Hybrid methods have great potential for supervisory control systems. There is often a requirement to mix management decision making at the upper level with the set point optimisation for the lower level multivariable control loops. One of the useful application areas for the approach is in hybrid vehicle control, providing many opportunities in applications. Further details of the company’s work on hybrid systems may be obtained from Professor Mike Grimble


Bringing Wind and Waves Together

There is now a lot of interest in floating wind turbine structures. For deep water locations some form of floating wind turbine may be needed but this brings with it several problems. The cost of wind turbines is greatly influenced by the maintenance and breaks down costs over their period of life. One of the major problems that arises is the difficulties due to fatigue loading effects due to the wind acting on both blades and turbine structure. A floating wind turbine has the additional difficulty that there is wave motion introducing disturbances.

The control solutions are available partly from wind turbine control philosophies themselves but also from marine systems experience. The methods of modelling ship motions due to waves, current forces and even wind forces are reasonably well established. Experience is also available from systems like dynamic ship positioning of the effect on vessels of different forces and actuators. The control of floating wind turbines is therefore a difficult problem but one where the basic multivariable control tools are well established and available. Further information may be obtained fromfrom Professor Mike Grimble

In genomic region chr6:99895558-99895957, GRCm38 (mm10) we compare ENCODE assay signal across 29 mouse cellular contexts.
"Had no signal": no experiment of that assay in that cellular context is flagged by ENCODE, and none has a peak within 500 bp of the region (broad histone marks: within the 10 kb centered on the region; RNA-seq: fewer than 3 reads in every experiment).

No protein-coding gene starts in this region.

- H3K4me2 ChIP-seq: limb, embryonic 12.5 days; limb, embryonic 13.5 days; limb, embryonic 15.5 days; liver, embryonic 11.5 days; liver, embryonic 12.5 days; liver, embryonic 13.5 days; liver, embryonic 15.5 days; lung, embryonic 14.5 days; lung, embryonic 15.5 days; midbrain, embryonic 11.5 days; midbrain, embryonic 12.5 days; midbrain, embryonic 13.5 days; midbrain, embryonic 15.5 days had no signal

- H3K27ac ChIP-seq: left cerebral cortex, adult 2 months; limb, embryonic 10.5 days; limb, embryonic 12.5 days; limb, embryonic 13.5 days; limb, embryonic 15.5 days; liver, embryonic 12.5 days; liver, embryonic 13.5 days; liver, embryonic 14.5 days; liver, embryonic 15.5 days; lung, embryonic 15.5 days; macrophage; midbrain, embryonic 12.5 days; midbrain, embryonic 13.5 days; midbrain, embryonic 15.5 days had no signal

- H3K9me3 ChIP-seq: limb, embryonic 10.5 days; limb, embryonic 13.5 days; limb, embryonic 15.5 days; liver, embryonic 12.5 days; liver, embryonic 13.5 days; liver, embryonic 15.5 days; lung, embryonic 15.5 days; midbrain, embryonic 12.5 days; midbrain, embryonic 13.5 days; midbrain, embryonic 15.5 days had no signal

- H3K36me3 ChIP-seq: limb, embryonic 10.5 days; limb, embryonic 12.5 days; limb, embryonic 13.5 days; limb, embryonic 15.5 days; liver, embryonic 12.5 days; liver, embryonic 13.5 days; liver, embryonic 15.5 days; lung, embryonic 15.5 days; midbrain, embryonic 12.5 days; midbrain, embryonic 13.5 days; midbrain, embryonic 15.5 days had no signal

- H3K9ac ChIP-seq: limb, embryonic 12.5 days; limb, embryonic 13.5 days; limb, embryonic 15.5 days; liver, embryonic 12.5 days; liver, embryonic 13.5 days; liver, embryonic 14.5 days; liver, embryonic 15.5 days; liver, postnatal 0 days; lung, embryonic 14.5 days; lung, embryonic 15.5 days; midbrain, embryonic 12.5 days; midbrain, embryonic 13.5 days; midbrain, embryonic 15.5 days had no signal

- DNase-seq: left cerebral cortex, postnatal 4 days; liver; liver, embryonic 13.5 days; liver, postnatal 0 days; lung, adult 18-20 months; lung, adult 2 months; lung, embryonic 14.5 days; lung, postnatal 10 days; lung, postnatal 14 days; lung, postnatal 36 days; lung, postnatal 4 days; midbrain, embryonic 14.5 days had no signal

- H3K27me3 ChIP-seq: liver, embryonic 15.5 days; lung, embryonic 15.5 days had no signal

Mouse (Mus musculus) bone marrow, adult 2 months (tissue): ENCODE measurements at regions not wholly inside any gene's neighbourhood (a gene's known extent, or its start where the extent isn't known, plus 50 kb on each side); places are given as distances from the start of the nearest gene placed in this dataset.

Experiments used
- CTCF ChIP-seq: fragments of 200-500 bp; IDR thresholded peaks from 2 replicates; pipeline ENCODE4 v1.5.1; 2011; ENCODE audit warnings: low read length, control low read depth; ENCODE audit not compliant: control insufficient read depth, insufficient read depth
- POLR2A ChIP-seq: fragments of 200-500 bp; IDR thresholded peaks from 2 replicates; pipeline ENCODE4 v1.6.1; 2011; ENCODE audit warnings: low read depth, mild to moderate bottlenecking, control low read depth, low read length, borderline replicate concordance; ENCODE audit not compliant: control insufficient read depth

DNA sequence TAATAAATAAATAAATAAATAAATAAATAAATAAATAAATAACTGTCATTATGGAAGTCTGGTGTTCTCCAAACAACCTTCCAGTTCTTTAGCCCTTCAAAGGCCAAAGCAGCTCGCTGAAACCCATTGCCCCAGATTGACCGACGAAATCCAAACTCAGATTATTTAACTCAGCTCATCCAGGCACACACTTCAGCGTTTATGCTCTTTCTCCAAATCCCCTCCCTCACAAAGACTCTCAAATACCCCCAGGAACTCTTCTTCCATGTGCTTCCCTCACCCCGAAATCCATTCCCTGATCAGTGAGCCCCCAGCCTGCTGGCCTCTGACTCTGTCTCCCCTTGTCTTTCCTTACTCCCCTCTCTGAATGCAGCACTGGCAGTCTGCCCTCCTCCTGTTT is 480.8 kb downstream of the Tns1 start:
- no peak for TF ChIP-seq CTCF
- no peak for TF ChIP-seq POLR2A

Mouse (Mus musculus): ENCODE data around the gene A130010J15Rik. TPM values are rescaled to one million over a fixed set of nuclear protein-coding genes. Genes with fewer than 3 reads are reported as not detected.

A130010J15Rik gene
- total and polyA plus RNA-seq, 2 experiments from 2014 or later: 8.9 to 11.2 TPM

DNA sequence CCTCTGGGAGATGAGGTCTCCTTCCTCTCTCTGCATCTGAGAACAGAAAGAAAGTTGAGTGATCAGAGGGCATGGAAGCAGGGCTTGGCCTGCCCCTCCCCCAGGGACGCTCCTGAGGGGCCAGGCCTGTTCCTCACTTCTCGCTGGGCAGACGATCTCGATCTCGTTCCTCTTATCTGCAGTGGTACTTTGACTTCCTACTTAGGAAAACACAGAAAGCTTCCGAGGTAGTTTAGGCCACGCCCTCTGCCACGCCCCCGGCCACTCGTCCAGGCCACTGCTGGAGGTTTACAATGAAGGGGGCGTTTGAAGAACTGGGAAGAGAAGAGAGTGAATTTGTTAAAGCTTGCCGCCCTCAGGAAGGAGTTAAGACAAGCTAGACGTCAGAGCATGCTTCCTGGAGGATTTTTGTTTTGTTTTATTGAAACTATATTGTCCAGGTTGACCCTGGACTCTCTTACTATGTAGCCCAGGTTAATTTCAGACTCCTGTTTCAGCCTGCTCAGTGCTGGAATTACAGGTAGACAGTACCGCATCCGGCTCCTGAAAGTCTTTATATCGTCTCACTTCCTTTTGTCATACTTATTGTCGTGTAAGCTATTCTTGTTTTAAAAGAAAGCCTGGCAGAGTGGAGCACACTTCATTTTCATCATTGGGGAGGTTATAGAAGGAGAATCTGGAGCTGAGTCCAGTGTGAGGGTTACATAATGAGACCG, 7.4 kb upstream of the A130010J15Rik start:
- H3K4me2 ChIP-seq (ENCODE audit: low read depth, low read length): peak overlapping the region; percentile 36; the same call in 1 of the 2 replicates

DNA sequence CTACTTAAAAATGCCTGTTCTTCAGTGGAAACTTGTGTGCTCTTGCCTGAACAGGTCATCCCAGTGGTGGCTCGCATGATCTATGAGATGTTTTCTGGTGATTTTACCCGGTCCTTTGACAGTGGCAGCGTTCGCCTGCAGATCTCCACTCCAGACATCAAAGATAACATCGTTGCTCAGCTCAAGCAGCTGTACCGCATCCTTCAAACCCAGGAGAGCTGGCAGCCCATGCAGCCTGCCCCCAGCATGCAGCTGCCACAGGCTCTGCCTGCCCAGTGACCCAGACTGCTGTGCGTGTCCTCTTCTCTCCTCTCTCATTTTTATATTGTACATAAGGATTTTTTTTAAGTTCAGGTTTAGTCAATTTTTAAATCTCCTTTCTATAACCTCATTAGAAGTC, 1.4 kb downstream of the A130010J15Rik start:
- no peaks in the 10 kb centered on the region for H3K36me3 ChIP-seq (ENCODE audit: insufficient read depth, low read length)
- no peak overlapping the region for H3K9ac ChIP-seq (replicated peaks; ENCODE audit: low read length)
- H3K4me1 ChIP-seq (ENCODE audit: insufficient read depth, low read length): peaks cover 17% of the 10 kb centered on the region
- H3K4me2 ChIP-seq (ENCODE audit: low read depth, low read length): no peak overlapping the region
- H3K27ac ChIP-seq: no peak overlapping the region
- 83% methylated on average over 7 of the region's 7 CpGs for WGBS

Robustness in Predictive Control

Predictive control for industrial applications has become a very popular topic and has gone through several stages of development. In the early days of Model Predictive Control (MPC) there was little attention to achieving good theoretical stability properties and even less to achieving robust solutions. One of the main research areas today in predictive control systems is now in this area of robust control design.